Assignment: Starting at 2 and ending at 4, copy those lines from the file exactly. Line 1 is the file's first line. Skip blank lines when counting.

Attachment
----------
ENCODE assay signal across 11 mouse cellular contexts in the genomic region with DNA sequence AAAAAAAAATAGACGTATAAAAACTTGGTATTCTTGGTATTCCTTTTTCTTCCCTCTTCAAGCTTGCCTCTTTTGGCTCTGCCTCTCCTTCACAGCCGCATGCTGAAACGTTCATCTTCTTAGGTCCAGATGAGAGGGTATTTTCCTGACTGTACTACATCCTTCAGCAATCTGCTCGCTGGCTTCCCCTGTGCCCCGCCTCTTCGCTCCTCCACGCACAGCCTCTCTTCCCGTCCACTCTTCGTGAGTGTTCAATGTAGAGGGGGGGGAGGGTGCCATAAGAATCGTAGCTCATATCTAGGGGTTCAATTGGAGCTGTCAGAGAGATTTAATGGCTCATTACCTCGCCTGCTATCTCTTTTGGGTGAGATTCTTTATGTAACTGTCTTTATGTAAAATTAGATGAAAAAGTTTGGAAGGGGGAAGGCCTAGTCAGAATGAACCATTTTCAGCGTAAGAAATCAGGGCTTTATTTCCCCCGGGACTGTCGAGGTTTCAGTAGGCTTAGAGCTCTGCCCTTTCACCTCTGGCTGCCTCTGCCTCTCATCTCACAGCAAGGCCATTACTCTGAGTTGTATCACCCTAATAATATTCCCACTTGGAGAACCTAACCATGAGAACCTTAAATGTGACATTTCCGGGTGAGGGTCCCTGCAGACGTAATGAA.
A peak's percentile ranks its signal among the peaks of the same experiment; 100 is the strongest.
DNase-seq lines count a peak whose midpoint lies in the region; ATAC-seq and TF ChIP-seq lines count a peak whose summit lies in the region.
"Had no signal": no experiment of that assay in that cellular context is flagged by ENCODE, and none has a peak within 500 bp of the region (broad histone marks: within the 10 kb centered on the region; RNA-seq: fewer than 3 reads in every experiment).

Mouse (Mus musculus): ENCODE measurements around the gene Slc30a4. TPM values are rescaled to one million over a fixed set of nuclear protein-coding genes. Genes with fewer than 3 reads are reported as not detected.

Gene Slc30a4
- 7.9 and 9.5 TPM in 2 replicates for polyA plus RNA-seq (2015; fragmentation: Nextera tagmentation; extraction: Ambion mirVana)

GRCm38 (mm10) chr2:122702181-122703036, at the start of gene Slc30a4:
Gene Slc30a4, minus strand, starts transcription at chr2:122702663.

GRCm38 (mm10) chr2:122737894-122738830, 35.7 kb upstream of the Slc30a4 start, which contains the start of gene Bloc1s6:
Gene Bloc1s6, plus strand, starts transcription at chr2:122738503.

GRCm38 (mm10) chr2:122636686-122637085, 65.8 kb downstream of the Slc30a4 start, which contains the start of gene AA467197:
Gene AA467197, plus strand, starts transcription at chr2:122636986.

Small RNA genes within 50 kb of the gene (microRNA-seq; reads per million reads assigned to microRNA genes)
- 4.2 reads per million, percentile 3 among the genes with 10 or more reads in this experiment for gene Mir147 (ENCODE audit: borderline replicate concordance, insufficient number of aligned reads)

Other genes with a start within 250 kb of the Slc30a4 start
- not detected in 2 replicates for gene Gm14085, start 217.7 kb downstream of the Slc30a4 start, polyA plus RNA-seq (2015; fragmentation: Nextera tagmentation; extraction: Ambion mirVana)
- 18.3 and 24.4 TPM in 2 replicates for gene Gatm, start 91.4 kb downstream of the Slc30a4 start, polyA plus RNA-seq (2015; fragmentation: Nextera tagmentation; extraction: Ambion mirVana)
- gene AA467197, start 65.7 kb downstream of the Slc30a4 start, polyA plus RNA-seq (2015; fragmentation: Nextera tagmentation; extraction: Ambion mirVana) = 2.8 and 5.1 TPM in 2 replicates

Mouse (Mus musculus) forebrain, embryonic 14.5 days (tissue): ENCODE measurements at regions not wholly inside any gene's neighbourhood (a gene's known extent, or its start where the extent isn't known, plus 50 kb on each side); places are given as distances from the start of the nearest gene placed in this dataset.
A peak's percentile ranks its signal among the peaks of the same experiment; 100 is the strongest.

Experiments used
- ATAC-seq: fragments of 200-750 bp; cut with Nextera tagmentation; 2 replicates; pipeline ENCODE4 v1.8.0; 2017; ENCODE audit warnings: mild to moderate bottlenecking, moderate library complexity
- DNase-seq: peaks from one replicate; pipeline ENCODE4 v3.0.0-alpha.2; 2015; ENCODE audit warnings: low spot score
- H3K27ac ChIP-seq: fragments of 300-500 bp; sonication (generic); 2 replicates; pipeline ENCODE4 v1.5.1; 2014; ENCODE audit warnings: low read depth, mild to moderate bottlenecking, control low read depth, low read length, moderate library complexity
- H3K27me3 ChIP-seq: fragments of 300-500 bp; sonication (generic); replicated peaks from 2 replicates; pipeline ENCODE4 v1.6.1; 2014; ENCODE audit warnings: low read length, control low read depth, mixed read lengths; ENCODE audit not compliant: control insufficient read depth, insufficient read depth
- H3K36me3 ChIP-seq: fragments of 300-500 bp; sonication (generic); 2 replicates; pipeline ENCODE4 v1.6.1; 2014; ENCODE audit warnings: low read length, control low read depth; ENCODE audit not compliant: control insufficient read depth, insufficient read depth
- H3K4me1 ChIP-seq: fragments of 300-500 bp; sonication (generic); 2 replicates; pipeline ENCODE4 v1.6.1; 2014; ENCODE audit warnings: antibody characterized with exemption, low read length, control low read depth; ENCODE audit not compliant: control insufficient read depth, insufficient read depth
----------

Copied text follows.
A peak's percentile ranks its signal among the peaks of the same experiment; 100 is the strongest.
DNase-seq lines count a peak whose midpoint lies in the region; ATAC-seq and TF ChIP-seq lines count a peak whose summit lies in the region.
"Had no signal": no experiment of that assay in that cellular context is flagged by ENCODE, and none has a peak within 500 bp of the region (broad histone marks: within the 10 kb centered on the region; RNA-seq: fewer than 3 reads in every experiment).